Girls As Young As 7 'Experience Routine Sexual Harassment'

03/12/2014 13:14 | Updated 20 May 2015

Girls as young as seven 'experience routine sexual harassment'

Girls as young as seven experience routine sexual harassment, according to leaders of the Girlguiding Association.

The claims were based on the Guides' annual Girls' Attitudes Survey, a poll of opinions of girls aged between seven and 21.

It said sexual harassment is a normal part of girls' lives and that girls as young as seven experience sexual taunting from boys.

Half of the girls aged between 11 and 16 who took part said that teachers and staff at their schools dismiss harassment as banter or tell them to ignore incidents.

Seven out of 10 girls aged between 13 and 16 said that those who report incidents risk being bullied or teased.

The findings were made public by Girlguiding Scotland which called for a response from politicians.

Chief Denise King said: "This shocking research shows we must act to stop sexual harassment being normalised by our society.

"We want to ensure all girls live in a safe, fair and equal society that lets them reach their full potential. We're calling on all politicians to take a stand."

The call follows the launch by Girlguiding in England of a feminist election manifesto which demands compulsory school lessons in 'body confidence' and equal numbers of men and women in Parliament.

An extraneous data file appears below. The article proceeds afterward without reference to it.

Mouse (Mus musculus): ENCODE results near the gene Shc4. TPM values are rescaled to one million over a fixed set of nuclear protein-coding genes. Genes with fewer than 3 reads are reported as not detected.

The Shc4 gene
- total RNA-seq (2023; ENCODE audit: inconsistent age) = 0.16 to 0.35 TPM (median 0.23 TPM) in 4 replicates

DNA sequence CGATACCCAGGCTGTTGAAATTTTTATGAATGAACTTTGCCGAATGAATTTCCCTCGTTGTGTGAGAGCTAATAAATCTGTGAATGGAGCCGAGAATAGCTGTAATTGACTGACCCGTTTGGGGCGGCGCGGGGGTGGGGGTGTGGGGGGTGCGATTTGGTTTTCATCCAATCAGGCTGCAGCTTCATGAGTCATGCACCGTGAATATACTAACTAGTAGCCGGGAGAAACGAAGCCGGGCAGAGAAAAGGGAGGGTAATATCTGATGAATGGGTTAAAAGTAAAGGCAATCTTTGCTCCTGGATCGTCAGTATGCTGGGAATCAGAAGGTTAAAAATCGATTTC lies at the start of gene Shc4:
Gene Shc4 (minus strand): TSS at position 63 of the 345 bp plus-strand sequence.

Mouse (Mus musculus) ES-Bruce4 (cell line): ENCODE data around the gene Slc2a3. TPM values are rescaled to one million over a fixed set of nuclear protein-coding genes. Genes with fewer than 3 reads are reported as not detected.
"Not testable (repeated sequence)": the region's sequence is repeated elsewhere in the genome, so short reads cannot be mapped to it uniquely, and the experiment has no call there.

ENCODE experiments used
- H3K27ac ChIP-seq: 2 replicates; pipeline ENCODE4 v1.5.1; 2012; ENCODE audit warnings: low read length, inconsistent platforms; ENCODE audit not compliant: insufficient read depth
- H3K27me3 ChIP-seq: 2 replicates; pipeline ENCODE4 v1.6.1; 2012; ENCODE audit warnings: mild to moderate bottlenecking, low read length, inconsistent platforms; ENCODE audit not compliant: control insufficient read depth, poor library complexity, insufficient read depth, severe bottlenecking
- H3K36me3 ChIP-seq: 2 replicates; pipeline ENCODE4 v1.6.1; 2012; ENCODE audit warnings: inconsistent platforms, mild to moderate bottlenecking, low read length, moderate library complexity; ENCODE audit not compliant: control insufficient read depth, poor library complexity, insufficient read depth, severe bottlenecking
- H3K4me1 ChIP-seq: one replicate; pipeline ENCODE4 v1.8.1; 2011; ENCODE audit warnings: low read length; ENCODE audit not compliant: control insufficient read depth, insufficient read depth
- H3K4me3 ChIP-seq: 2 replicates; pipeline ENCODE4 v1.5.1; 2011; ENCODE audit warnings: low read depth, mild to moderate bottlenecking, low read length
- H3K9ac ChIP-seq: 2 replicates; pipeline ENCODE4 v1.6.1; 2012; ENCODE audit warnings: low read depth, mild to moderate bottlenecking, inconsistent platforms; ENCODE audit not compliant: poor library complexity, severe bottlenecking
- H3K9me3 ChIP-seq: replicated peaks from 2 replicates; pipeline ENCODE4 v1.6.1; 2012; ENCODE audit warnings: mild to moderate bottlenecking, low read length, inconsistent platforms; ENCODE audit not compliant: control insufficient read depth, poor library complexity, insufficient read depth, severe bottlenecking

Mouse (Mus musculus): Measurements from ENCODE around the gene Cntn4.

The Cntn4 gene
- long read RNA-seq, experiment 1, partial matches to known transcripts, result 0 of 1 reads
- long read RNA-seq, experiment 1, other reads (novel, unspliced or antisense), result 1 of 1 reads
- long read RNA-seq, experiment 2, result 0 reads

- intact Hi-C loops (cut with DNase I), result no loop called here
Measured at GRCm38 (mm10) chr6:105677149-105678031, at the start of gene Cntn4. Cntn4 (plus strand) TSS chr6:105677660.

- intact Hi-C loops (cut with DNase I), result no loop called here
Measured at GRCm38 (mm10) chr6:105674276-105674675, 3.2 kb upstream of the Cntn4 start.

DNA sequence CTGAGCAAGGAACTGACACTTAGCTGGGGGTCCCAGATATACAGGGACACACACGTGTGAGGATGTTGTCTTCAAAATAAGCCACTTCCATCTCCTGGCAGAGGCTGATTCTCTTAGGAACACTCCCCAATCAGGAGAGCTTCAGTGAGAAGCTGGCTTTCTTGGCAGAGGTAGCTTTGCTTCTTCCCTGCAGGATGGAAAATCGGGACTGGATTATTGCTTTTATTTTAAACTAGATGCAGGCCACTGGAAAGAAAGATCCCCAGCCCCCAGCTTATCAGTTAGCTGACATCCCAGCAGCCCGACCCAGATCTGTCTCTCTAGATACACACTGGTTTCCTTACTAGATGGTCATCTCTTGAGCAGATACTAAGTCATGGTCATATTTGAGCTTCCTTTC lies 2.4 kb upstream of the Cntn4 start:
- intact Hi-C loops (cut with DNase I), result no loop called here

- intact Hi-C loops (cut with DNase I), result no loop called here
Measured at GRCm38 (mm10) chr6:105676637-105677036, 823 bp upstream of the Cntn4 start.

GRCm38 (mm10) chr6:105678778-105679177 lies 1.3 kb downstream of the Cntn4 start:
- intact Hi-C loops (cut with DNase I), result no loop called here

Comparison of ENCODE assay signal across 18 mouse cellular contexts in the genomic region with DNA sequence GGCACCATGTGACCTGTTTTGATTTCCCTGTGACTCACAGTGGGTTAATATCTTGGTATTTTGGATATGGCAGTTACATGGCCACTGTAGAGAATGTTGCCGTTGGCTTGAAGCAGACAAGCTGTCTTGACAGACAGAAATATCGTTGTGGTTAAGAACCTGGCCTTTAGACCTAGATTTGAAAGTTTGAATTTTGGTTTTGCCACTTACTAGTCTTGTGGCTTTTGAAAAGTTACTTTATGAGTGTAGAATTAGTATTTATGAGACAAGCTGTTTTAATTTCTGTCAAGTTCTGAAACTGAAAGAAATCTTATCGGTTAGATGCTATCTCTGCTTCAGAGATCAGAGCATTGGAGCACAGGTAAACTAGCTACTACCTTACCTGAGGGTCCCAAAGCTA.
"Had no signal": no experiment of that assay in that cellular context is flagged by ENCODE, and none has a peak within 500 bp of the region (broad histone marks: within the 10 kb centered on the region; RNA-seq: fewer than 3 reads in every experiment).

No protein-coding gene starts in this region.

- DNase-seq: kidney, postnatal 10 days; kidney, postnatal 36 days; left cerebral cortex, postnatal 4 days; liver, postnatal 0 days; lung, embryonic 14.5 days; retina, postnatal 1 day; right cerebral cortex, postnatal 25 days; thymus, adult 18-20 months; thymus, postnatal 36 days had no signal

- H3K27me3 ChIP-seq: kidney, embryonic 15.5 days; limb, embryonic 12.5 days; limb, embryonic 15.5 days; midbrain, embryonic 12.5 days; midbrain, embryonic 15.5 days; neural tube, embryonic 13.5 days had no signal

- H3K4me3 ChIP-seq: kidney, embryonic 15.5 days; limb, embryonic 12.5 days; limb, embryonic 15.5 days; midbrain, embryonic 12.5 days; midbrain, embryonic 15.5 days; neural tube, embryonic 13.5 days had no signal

The movement added that 'young women still believe they are too often treated like second-class citizens' and that there is 'overwhelming evidence of inequality for girls in the UK'.

The survey results showed that one in five girls from seven to 12 say they have been subjected to harrassing of a sexual nature from boys.

Overall, it said, one in five girls aged 13 to 21 had experienced unwanted sexual attention or unwanted touching.

Guide Amy Callaghan, 16, part of the panel that developed and analysed the research, said: "Every day, many girls' lives are made a misery by sexist comments, sexual harassment and abuse at school.

"What's worse is that it's not being treated as a serious issue. We need politicians to take action and sign up to our Girls Matter pledges. We need them to send a message that this kind of behaviour towards girls and young women will not be tolerated."

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